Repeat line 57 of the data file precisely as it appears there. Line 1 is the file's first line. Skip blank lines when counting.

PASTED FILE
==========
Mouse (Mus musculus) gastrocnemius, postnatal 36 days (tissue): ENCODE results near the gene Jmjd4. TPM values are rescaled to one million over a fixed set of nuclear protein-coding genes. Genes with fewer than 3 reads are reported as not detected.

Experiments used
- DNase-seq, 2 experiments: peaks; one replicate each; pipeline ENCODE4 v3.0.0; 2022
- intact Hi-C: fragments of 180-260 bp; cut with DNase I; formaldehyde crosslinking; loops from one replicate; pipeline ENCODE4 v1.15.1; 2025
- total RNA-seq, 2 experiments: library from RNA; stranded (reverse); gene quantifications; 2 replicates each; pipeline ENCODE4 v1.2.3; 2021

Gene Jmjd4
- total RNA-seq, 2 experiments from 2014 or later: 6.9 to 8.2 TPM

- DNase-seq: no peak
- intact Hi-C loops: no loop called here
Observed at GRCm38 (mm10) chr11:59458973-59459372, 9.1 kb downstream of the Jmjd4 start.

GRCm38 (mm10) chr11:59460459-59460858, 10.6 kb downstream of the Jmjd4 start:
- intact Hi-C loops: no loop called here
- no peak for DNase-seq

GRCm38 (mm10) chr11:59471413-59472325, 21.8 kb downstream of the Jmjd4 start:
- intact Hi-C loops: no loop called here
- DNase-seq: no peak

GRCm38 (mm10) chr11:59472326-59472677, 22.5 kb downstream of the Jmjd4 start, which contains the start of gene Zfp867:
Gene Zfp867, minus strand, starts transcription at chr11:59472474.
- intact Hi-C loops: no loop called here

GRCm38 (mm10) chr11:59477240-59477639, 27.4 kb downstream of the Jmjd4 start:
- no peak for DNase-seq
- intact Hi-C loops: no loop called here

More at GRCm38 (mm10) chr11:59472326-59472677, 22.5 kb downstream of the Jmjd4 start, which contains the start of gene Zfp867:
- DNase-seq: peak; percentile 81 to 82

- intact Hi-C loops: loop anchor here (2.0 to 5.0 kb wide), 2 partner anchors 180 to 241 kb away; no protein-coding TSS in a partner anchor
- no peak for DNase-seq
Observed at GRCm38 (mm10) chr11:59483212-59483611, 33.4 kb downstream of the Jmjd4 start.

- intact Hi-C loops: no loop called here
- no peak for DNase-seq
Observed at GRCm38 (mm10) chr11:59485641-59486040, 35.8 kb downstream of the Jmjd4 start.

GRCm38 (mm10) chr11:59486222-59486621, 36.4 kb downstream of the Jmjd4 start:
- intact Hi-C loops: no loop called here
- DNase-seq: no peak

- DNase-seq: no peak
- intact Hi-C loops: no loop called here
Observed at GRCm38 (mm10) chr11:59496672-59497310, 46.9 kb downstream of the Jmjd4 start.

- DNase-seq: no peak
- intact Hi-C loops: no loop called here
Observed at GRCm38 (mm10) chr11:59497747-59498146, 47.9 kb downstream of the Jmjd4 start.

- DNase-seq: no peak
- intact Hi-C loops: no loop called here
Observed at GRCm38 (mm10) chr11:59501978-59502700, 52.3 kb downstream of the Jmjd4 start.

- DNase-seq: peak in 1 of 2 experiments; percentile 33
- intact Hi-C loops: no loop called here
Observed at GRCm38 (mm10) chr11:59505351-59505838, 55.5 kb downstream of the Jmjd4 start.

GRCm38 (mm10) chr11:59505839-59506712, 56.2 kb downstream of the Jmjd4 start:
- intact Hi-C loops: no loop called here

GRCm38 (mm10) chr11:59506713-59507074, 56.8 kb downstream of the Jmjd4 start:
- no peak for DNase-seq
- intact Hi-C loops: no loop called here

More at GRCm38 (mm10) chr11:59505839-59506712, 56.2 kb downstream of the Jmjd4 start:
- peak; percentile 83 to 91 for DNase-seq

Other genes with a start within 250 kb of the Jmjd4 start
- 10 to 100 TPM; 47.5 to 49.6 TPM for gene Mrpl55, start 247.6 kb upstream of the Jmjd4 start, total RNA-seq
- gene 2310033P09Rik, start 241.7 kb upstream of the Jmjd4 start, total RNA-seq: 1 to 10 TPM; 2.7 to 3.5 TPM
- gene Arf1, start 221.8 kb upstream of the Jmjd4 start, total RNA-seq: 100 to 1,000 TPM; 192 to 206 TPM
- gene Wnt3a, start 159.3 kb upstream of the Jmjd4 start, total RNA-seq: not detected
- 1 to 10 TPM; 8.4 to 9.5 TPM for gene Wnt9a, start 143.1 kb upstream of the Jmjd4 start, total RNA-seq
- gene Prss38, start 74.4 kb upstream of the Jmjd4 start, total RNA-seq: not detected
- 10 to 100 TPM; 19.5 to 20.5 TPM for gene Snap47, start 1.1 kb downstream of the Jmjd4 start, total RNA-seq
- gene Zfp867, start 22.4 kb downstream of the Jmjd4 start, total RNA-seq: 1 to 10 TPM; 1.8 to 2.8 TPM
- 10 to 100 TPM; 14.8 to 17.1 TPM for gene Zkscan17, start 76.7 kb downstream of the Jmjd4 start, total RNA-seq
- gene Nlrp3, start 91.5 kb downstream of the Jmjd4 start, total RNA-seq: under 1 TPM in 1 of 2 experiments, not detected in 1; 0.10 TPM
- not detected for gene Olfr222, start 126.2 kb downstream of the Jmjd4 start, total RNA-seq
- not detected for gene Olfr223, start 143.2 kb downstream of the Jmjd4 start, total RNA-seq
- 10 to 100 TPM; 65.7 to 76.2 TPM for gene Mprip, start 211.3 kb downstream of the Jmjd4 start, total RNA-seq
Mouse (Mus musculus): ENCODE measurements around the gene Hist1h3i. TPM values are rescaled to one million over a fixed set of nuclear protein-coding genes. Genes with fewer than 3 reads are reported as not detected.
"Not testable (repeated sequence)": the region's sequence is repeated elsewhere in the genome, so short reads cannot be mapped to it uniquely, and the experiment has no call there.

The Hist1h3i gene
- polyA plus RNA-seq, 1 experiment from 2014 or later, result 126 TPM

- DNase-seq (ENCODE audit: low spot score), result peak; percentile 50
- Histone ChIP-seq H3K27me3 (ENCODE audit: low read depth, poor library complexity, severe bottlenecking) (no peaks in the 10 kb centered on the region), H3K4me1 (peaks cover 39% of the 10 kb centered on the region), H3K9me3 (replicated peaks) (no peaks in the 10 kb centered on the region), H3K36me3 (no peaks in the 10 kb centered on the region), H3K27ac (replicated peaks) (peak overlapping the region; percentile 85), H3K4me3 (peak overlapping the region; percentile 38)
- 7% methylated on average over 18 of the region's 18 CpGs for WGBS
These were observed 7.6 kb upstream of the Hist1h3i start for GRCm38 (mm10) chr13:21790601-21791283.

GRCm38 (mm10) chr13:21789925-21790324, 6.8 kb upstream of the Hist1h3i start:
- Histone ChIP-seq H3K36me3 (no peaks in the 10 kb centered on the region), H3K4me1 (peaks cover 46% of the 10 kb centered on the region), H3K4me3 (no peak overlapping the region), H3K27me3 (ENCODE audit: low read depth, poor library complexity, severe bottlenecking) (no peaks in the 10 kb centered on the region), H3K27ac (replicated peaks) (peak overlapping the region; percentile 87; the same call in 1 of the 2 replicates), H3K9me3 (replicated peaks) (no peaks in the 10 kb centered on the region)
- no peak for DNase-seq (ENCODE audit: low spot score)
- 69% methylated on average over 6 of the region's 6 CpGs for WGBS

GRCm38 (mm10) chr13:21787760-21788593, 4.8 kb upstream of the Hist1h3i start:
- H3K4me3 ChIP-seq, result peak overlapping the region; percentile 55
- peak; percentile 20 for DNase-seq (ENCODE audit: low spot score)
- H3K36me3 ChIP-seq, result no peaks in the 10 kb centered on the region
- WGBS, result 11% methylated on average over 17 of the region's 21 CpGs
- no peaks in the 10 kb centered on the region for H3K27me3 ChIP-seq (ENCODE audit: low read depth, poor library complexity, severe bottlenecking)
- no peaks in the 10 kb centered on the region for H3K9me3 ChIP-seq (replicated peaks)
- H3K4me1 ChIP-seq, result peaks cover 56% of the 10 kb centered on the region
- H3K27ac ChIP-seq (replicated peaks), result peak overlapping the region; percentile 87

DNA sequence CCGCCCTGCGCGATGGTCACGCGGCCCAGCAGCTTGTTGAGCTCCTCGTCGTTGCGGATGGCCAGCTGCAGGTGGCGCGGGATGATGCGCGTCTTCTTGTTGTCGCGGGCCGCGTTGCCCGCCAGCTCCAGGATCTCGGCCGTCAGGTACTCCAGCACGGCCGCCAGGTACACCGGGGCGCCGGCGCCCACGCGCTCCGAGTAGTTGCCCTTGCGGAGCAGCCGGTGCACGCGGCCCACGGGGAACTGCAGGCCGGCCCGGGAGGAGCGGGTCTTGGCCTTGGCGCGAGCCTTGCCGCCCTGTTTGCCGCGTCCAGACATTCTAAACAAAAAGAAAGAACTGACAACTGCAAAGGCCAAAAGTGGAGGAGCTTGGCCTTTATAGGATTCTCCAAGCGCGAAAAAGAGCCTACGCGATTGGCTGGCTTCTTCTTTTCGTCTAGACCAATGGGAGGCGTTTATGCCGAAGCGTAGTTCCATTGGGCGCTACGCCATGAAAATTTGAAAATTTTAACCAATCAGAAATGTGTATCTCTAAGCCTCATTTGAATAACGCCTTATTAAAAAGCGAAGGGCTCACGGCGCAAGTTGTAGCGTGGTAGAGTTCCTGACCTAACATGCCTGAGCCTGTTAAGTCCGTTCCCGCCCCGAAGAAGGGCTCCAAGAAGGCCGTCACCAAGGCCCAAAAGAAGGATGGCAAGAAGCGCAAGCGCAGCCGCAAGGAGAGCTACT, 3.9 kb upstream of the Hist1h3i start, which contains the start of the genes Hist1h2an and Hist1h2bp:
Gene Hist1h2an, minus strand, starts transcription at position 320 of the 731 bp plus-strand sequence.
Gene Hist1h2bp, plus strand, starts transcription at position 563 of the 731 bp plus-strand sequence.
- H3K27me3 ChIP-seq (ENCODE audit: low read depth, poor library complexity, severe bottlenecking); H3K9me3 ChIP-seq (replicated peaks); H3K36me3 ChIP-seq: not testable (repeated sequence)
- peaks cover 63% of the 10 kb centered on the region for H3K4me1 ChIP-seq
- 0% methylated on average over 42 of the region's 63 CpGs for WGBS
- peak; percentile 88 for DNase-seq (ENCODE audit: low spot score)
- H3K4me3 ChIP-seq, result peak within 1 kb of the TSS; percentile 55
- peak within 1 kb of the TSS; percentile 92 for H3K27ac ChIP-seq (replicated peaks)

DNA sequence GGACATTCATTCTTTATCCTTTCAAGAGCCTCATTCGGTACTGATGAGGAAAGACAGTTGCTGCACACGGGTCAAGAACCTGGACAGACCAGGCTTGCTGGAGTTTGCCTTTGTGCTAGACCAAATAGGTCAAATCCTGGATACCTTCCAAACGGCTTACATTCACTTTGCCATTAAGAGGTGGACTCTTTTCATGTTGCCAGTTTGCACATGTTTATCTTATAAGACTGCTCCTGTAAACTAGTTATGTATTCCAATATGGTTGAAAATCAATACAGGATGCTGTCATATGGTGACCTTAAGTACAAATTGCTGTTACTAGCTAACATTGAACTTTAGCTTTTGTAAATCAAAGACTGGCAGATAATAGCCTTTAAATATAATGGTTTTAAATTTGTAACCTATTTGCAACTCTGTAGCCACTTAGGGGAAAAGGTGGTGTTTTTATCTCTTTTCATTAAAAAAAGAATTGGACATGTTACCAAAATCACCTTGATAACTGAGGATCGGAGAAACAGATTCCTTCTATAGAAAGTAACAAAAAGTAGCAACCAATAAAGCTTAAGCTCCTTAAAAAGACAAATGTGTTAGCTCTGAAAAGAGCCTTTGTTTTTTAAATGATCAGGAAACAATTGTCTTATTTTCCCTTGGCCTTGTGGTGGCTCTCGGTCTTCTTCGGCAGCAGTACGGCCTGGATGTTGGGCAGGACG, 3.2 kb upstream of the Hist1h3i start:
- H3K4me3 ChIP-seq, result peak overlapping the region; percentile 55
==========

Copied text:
- gene Wnt3a, start 159.3 kb upstream of the Jmjd4 start, total RNA-seq: not detected